The fact that the moral obligations in question are not mandatory, in that competent individuals may not, usually, be coerced into fulfilling them, does not seem to be a reason for exempting those not competent to consent. We do not allow children, (or we should not) to do wrong because some adults may freely do so. However we constrain children not only because we are, in part, morally responsible for their actions, but also because this is part of an educational process. The right parallel with adults who lack competence might be to include them in research when, although not competent to consent or refuse, they make no overt objection to inclusion or complaint about it. Where they do object or complain, we should perhaps respect that, albeit incompetent, rejection of this particular moral obligation.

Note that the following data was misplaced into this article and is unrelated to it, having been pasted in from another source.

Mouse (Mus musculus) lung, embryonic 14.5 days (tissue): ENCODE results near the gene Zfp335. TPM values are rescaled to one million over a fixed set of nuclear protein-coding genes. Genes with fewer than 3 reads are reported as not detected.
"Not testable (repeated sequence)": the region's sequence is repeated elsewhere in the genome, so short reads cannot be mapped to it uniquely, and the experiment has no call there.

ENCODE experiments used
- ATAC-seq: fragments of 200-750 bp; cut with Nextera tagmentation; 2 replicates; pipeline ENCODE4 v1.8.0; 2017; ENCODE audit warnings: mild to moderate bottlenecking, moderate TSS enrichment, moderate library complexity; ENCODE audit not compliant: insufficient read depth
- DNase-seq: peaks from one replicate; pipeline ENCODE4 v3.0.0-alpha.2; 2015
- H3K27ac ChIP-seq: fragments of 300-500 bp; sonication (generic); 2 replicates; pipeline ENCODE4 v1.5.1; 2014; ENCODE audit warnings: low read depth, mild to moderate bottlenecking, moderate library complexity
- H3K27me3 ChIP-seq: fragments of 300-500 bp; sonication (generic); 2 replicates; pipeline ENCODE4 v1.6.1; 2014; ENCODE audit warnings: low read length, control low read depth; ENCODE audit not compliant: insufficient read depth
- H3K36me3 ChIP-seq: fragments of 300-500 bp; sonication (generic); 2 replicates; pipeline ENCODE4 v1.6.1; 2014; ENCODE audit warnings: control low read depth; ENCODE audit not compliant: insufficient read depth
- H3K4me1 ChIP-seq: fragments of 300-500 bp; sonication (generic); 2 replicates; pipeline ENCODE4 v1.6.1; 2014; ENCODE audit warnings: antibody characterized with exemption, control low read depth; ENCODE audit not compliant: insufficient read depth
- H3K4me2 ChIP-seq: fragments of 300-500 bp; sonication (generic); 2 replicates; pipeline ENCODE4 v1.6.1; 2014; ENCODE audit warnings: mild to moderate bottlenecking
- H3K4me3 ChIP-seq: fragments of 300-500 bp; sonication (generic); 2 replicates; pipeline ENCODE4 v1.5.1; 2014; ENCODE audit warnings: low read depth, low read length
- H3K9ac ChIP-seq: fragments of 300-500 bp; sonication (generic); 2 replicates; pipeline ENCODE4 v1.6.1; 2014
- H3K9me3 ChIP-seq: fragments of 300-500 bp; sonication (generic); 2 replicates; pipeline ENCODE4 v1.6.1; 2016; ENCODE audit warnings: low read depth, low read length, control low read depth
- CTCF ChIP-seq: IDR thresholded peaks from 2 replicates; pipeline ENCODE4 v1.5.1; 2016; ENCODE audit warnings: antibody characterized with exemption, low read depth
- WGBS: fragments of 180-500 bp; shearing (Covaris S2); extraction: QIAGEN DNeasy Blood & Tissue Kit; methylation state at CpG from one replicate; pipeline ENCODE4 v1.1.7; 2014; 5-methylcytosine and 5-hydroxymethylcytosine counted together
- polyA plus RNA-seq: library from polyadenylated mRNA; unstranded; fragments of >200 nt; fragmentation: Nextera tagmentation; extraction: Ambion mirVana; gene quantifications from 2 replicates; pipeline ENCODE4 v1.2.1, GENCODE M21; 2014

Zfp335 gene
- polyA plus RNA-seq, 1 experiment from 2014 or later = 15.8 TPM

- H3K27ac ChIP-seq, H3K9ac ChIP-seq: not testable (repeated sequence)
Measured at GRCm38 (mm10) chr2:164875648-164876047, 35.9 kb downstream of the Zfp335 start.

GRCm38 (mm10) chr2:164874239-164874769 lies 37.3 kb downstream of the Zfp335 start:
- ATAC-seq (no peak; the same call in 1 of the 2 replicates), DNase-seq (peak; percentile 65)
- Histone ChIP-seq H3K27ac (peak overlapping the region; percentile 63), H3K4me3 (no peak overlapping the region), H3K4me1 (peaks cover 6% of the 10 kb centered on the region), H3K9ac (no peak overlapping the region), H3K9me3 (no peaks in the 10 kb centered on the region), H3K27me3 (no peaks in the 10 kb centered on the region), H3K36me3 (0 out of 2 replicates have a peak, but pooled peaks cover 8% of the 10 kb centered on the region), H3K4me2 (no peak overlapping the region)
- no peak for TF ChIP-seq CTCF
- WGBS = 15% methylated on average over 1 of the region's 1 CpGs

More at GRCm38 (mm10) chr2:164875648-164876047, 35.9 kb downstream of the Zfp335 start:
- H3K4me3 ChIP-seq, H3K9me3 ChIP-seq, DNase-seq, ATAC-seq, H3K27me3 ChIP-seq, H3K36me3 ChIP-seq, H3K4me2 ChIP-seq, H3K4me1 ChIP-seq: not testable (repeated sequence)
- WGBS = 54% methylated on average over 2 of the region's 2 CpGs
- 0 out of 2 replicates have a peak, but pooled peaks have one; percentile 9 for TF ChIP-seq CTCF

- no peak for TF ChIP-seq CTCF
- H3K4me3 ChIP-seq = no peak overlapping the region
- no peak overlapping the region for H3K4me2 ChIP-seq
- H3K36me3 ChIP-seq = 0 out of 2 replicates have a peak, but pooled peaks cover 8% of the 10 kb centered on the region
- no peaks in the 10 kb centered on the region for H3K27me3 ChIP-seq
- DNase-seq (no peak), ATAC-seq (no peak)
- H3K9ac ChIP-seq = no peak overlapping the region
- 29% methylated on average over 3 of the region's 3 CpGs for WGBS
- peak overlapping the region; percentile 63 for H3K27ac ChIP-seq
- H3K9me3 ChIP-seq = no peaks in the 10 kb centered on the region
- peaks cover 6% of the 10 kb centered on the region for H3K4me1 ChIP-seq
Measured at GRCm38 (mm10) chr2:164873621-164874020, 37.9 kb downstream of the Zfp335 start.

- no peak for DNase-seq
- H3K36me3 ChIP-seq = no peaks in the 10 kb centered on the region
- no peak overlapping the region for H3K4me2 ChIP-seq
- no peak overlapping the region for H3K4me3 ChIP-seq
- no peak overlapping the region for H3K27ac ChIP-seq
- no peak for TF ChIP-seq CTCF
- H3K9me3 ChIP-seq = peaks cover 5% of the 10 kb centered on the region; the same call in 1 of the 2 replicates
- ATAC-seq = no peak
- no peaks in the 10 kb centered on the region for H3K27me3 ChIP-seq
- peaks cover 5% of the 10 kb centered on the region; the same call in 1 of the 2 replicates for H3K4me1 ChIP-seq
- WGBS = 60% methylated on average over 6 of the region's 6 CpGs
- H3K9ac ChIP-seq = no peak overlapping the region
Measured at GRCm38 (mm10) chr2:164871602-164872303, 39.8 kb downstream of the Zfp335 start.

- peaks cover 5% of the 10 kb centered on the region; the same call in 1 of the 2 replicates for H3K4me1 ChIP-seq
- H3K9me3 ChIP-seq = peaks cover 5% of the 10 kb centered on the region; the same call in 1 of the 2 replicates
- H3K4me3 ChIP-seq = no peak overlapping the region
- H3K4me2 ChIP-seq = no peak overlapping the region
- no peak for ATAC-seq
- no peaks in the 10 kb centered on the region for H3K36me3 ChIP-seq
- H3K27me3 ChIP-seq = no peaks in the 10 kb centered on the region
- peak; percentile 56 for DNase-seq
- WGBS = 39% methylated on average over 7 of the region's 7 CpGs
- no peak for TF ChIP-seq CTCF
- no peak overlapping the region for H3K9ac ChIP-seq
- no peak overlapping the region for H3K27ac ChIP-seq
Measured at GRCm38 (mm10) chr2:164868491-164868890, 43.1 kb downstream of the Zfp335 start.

Doubtless this defense of the idea that there can be an obligation to participate in research in certain circumstances, whether those who participate are capable of consenting or not, will strike some as controversial. The prohibition of research on those incapable of consent except where the research is in their own therapeutic interest is a principle founded on the highest of motives, that of the need to protect the vulnerable. However, the same motive animates the position defended here. It is not only the incompetent who are vulnerable in the requisite sense. We are all vulnerable unless research is pursued. The issue is one of balance. If research can be pursued without recourse to those whose consent is dubious, then so much the better. This should be our first choice. However, if such a prohibition jeopardizes our capacity to pursue well-founded research then perhaps we should remember that free-riding is not an attractive principle; nor is it a moral principle. We should not, as I have indicated, assume that those incompetent to consent would wish to be free riders, nor that they be excluded from discharging an obligation of good citizenship which we all share.